There are four main groups of bacteria in the human gut, and the level of each type is constantly changing. This component of the human microbiome is essential in maintaining the body’s normal functions, such as resistance to infection and inflammation. Advances in understanding the connection between the gut microbiome and the brain have brought to light that an imbalance in the diversity of gut microbes may trigger neuroinflammation in the brain. Short-term experimental treatment with high-dose antibiotics administered early in the life stage of specialized mice changed the composition of the microbiome and led to a significant reduction of amyloid beta later in life. Interestingly, the manipulation had an effect in male but not female mice. The research also suggests that the gut microbiome-brain connection relies on microglia. Depletion of microglia after the antibiotic treatment overturned the amyloid-reducing effect of the antibiotics, and amyloid persisted.
The results of a recent study led by Dr. Sisodia suggest that the brain’s innate immune cells, the microglia, may be key mediators of the gut microbiome–brain relationship. Dr. Rudy Tanzi, Chair of the CureAlz Research Leadership group, was a contributing author on the paper published in the Journal of Experimental Medicine.
The new study explores the hypothesis that changes in the microbiome early in life may have an impact later in life. For this, the research team explored the effects of short-term experimental treatment with a cocktail of high-dose antibiotics administered early in the life stage of AD mice with high amyloid levels. As the researchers suspected and similarly to the life-long administration, the short-term treatment also changed the composition of the microbiome and led to a significant reduction of amyloid beta later in life. The manipulation had an effect in male mice but not female mice. Late-life microbiome transplant from untreated donor mice also fully restored amyloid-beta deposition.
In the studies that followed, the researchers next assessed how microglia were changing within this experimental paradigm. In Alzheimer’s, microglia switch from their natural clearing state to an activated disease-associated state that promotes neuroinflammation. The activated state is associated with changes in microglia cell morphology and gene expression and is recapitulated in an AD mouse model like the one used in this study. Short-term antibiotic treatment in the AD male mice resulted in a significant reduction in the otherwise expected high levels of activated microglia in these mice. In addition, microbiome transplants from untreated mice fully restored activated microglia and their disease-associated morphology and gene expression profiles.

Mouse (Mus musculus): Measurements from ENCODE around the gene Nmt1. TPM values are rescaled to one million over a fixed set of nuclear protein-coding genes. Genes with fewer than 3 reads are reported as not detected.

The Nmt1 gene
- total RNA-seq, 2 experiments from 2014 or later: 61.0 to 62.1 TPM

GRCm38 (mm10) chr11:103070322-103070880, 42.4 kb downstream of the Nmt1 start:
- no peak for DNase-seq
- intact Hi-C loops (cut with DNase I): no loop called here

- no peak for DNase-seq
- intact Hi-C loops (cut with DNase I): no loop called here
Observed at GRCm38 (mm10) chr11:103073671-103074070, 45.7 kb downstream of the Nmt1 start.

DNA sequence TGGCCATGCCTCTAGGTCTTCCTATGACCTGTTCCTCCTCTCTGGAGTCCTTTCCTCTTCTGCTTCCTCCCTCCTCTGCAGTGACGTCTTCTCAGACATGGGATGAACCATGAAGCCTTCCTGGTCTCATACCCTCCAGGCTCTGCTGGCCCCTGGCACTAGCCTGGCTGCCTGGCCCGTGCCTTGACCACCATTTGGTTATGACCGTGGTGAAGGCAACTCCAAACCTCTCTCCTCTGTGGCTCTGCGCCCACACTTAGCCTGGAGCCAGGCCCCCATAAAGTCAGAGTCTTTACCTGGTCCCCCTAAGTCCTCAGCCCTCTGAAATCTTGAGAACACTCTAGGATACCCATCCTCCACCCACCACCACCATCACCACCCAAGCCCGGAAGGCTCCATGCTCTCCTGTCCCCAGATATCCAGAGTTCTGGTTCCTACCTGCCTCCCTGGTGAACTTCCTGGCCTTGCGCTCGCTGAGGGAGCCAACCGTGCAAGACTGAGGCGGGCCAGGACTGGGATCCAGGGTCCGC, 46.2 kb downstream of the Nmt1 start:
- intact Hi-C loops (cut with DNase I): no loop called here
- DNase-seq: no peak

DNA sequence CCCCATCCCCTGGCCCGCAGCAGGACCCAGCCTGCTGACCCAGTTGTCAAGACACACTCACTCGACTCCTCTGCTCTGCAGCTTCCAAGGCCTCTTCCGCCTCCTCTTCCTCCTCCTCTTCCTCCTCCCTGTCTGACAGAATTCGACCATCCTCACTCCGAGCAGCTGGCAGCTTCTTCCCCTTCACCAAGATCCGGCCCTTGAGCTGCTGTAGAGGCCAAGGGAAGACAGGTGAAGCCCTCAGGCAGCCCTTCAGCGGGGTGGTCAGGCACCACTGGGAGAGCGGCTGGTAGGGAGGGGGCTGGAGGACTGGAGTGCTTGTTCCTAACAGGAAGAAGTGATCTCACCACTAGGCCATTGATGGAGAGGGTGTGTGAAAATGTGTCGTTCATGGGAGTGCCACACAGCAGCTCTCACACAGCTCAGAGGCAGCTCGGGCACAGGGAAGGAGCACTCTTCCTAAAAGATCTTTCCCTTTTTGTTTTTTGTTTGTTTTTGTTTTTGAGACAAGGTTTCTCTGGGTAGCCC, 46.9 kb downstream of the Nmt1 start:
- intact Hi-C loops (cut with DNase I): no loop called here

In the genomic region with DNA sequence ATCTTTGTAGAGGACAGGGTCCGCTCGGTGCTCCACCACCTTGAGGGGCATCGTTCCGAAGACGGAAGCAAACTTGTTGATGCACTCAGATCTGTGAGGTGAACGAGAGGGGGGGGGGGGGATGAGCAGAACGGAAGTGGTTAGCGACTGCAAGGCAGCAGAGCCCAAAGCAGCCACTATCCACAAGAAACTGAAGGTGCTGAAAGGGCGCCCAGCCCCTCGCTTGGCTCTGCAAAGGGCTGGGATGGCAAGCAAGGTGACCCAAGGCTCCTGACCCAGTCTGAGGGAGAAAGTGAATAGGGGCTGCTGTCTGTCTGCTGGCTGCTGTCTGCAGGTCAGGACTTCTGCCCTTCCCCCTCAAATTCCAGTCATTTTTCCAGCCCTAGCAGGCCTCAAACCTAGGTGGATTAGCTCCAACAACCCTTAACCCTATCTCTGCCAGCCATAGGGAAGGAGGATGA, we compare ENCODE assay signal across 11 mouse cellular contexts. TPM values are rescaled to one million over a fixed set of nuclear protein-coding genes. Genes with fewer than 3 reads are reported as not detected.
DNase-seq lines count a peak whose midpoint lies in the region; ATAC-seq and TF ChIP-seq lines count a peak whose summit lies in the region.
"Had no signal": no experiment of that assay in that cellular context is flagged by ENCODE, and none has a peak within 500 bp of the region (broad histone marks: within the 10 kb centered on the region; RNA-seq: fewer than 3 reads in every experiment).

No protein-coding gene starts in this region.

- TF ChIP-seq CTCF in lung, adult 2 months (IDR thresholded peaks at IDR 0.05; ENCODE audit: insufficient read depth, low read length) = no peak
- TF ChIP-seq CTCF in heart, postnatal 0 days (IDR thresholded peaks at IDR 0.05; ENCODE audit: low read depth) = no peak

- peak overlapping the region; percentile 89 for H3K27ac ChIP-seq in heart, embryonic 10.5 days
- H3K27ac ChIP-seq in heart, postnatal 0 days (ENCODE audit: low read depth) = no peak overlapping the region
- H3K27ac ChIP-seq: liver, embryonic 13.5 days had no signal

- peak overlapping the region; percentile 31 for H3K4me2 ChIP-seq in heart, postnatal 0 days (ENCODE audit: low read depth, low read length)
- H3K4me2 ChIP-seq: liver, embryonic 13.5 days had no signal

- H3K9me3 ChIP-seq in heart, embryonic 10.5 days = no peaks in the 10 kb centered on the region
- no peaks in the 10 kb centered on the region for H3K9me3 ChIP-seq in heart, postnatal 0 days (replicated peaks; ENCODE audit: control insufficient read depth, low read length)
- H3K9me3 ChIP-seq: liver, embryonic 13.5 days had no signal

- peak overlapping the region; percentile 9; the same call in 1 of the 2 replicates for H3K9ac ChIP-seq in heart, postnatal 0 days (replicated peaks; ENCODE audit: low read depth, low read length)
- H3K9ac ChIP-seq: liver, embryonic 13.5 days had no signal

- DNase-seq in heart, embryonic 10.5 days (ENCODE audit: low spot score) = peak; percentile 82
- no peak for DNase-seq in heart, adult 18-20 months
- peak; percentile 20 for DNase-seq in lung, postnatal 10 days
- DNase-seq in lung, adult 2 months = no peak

In search of the final proof of microglia’s role in mediating the relationship between the gut microbiome and the brain’s amyloid beta deposits, the researchers treated the mice with a drug that depleted microglia in mice that received the antibiotic treatment. The manipulation overturned the amyloid-reducing effect of the antibiotics and amyloid beta persisted in the brain.
“It’s an astounding effect,” said Sisodia in an interview. “What we’re seeing in this study is that after antibiotic treatment early in life, amyloid deposition is significantly reduced in males and not in females. And we see that the microglial transcriptome—their gene expression—is changed as well. But if you feed bacteria present in the feces from another untreated mouse to antibiotic-treated mice, you restore the pathology, as well as the microglial phenotype. The final question is, are the microglia responsible for the amyloidosis, and if so, how are the microglia doing this?”
“In females, the microglia don’t seem to be affected at all by perturbations in the microbiome. Research in the past has shown that microglia from male and female animals are very different during development and during aging, but what are the contributing factors? It’s likely to be an effect of sex hormones, but then what are the effects on the microbiome?”
While the reasons behind the lack of effect in female mice are yet to be determined, the current study adds to the growing body of evidence pointing to a key role microglia play in AD. Some of the first clues pointing to a role for neuroinflammation in AD came from genetic studies supported by CureAlz as the Alzheimer’s Genome Project identified the first Alzheimer’s gene associated with neuroinflammation in microglia.
Sangram Sisodia, Ph.D., The University of Chicago, Rudolph Tanzi, Ph.D., Massachusetts General Hospital
Published Paper: Journal of Experimental Medicine
Link to the interview with Dr. Sisodia: